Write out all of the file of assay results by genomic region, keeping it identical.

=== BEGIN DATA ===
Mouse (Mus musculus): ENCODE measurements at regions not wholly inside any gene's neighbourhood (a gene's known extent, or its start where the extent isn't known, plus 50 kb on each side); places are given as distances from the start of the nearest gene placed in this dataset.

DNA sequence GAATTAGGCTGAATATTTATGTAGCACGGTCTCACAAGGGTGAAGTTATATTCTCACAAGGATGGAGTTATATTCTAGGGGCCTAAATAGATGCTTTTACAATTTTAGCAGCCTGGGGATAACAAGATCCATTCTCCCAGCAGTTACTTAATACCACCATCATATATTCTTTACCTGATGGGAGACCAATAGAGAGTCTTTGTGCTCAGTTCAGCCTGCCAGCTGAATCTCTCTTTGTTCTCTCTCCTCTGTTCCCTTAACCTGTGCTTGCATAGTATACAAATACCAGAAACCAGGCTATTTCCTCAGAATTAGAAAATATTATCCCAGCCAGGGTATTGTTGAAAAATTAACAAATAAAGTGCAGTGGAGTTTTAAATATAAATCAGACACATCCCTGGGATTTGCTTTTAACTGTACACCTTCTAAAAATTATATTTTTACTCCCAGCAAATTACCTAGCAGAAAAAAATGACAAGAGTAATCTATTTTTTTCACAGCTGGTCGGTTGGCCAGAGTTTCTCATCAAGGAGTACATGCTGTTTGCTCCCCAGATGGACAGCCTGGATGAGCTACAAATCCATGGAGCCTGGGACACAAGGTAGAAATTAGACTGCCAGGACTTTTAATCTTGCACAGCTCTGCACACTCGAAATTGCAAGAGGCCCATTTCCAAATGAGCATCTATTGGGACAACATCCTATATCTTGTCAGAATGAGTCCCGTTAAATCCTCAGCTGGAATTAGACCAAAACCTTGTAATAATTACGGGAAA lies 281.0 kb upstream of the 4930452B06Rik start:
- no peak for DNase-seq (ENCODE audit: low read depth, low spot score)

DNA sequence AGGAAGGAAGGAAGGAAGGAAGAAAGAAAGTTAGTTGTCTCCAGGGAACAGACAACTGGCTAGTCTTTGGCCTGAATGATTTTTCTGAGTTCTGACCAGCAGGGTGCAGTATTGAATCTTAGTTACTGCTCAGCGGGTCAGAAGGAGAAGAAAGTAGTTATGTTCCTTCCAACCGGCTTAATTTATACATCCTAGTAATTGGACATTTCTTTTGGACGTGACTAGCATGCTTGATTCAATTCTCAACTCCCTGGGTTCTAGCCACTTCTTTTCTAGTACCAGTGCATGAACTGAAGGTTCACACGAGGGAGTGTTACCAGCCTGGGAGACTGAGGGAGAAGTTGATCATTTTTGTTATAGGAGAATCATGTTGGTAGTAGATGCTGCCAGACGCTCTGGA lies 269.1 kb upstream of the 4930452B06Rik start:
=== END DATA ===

Mouse (Mus musculus): ENCODE measurements at regions not wholly inside any gene's neighbourhood (a gene's known extent, or its start where the extent isn't known, plus 50 kb on each side); places are given as distances from the start of the nearest gene placed in this dataset.

DNA sequence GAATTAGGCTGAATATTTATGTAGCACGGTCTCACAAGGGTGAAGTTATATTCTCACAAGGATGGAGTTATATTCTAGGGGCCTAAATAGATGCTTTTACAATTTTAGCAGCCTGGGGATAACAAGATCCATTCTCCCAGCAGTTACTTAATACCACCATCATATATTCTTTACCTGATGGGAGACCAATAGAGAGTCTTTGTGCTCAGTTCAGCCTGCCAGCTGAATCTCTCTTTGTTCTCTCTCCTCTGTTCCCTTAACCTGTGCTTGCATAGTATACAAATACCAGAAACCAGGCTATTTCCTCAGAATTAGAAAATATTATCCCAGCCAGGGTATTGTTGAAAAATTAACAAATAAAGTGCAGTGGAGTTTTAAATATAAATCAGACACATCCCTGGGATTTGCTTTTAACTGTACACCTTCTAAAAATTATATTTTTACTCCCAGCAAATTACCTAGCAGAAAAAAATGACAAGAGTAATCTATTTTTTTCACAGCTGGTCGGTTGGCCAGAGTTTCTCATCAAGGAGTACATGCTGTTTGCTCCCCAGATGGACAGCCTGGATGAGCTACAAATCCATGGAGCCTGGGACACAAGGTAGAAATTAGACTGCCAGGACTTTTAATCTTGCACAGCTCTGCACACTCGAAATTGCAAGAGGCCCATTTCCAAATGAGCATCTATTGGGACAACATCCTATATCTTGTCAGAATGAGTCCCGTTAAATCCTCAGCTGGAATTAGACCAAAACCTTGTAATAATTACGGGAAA lies 281.0 kb upstream of the 4930452B06Rik start:
- no peak for DNase-seq (ENCODE audit: low read depth, low spot score)

DNA sequence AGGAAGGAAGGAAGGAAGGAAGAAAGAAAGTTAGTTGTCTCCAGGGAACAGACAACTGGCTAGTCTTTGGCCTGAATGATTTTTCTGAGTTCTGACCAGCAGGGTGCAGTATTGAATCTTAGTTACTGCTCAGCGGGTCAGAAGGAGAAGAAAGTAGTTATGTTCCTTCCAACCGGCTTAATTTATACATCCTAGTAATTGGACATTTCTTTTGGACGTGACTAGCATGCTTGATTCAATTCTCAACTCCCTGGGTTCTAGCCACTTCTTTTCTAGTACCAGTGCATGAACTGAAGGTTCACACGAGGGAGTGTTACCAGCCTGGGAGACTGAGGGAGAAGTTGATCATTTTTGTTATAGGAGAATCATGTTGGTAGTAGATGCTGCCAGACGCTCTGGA lies 269.1 kb upstream of the 4930452B06Rik start: